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Canada Cruises

About Canada

The largest country by area in North America, and the second largest in the world after Russia, Canada boasts the world’s longest coastline and the world’s longest border, 5,000 miles, with the US. Sophisticated cities, soaring natural beauty, fertile farmlands and a rich maritime culture tell only part of Canada’s story, a long and stirring history that belies its quiet presence on the world stage.

Canada was first inhabited by First Nations people—mostly the Inuit, or Eskimo. Vikings were the first Europeans to arrive when Norse explorer Leif Eriksson landed at Newfoundland in the year 1000. He and his settlers briefly established a colony, but their stay was short-lived, as winters were harsh.

Several centuries passed before Europeans returned. This time, England and France landed on these shores. In the 16th century, Frenchman Jacques Cartier led two expeditions for his king, which resulted in a settlement in what are today the Maritime provinces. Meanwhile in the west, Russians, Spaniards and others pursued the rich possibilities of the fur trade.

In 1603, another Frenchman, Samuel de Champlain, the “Father of New France,” sailed up the St. Lawrence River and founded Port Royal in the Nova Scotia territory. In 1608, he founded Quebec City and later established a fur-trading post on the island of Montreal.

England and France became intense rivals as each moved to colonize the region. In 1763, after the Seven Years’ War, it was officially handed to Britain under the Treaty of Paris. Colonization by both English and French settlers continued, however, and French customs and culture blossomed, laying the foundation for the joie de vivre that travelers witness here today. Canada was officially formed in 1867 when Britain passed the British North American Acts, which granted Canada the freedom to govern itself.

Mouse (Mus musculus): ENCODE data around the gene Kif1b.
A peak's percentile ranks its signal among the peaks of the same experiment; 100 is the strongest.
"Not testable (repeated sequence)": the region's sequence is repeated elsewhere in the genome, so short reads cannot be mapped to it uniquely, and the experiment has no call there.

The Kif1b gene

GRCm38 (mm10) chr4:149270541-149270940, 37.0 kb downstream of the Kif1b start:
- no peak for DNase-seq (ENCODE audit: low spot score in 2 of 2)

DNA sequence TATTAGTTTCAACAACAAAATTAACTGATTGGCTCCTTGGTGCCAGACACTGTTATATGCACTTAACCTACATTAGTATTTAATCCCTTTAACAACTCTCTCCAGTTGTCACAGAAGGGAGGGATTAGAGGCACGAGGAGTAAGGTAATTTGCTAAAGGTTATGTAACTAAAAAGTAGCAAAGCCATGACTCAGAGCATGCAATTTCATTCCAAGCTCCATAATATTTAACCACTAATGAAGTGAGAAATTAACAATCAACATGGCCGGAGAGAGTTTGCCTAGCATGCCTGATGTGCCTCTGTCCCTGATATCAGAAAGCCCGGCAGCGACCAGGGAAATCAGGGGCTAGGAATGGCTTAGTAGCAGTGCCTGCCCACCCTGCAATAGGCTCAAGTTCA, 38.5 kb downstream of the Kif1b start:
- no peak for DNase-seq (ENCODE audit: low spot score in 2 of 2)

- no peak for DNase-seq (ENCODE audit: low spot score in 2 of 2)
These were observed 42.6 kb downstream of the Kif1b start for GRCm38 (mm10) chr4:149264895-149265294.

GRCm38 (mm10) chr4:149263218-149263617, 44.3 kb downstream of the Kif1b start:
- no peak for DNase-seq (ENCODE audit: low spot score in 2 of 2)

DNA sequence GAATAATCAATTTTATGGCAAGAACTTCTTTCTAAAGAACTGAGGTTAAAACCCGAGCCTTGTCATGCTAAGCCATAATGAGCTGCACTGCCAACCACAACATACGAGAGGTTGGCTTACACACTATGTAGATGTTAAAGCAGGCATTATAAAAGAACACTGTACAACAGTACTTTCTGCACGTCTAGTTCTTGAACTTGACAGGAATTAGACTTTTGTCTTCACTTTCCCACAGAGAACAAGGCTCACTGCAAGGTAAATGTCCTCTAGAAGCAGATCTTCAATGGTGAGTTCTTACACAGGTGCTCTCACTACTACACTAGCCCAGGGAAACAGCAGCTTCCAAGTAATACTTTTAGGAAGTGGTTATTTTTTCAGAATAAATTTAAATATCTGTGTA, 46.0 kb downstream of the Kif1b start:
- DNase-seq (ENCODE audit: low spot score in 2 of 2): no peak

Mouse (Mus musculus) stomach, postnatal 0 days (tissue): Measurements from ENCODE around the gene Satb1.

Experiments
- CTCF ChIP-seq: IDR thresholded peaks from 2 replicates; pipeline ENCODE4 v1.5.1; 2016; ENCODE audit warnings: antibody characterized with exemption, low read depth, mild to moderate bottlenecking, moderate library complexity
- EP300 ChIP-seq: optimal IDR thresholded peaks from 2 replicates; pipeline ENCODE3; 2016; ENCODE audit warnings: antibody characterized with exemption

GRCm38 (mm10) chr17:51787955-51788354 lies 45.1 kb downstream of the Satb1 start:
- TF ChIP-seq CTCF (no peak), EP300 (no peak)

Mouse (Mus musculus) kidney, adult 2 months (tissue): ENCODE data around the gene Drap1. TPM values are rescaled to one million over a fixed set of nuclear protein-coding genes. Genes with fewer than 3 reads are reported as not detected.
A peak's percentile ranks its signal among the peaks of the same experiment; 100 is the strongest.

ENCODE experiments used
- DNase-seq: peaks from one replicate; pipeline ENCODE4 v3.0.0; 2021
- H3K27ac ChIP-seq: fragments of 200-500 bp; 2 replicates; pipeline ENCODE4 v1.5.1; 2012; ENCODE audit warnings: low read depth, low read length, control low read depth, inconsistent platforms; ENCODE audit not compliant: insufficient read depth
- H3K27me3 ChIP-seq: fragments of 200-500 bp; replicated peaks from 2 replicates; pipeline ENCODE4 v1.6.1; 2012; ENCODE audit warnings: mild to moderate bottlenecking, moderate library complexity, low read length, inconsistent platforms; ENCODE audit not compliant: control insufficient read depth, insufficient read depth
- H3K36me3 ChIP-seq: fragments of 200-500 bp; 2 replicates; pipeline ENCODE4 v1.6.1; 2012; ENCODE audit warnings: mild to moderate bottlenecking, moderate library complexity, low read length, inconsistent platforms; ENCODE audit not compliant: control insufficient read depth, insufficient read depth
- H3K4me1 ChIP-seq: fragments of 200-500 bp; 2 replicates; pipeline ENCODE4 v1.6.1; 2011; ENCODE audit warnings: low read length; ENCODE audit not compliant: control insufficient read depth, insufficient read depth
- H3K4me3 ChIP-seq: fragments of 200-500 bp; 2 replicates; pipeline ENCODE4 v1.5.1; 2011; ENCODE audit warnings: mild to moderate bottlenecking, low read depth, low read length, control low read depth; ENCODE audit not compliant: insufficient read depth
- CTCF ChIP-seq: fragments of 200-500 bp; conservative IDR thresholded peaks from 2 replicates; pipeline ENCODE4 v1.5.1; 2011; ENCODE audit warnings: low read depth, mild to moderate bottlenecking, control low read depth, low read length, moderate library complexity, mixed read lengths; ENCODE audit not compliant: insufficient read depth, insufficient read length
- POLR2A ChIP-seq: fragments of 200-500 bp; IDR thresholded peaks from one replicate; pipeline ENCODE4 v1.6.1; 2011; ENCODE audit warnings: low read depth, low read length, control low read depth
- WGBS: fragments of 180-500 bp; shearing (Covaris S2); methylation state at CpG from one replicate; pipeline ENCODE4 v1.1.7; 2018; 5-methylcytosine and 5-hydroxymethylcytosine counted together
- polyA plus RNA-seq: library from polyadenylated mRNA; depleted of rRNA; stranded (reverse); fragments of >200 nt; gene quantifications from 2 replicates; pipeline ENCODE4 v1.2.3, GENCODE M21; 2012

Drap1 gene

Canada Lifestyle and Culture

Beginning in the late 19th century, Canada began a policy of open immigration to help develop and grow the country. Because of this, Canada has become a nation of great cultural diversity. Descendants of its First Nations and European populations (French, English, Scottish, Irish and others) are complemented by Indians, Pakistanis and other Asians, making for a vibrant and colorful tapestry.

Canadian people are generally regarded as polite, tolerant and community-oriented. Much of the population closely identifies with the province in which they reside and consider that more important than their Canadian nationality. The province of Quebec, especially, remains closely tied to its French heritage, which is apparent not only in the charming streets of Quebec City’s Old Town but also in the several periods in history during which Quebec has tried to secede from the nation.

The Canadian Maritimes are steeped in a rich Scottish and Irish heritage, the result of the diaspora of Scots from their native Highlands and of the Irish during the Great Potato Famine. One of the more festive traditions that their ancestors brought with them was the ceilidh, a celebration of song and dance with Gaelic origins.

Canada’s northern location on the globe provides it with cold winters. As such, the country’s most popular sports include skiing, snowboarding and ice hockey.

Canada Sights and Landmarks

Canada’s landscapes are vast, unending and wholly breathtaking. Much of the nation is undeveloped wilderness, from forested plains to stark northern tundra. The Rocky Mountains, the Great Lakes and Niagara Falls are among its most magnificent natural wonders. Along the St. Lawrence River, admire dramatic fjords, charming lighthouses and forested shorelines. In addition, you may spot as many as a dozen species of whale in these waters.

Quebec City is Canada’s French-flavored grande dame. Its old fortifications, a UNESCO World Heritage Site, are the only surviving walls of their kind on the continent north of Mexico. Its Old Town exudes all the charms of a quaint French village, and the Dufferin Terrace affords sweeping views of the St. Lawrence River. Montreal, too, is a Canadian gem. With a picturesque island setting on the St. Lawrence, its Old Town evokes the early days of fur trading, rich with stone houses and topped by the inspirational neo-Gothic Notre-Dame Basilica.

Canada’s Maritimes (the provinces of Nova Scotia, Prince Edward Island and New Brunswick) bring to life the nation’s relationship with the sea. Here, former fishing villages and shipbuilding towns are watched over by old British fortresses. Fertile farmlands are kissed by salty air. And charming coastal enclaves invite endless strolls among scenic, picture-perfect vistas.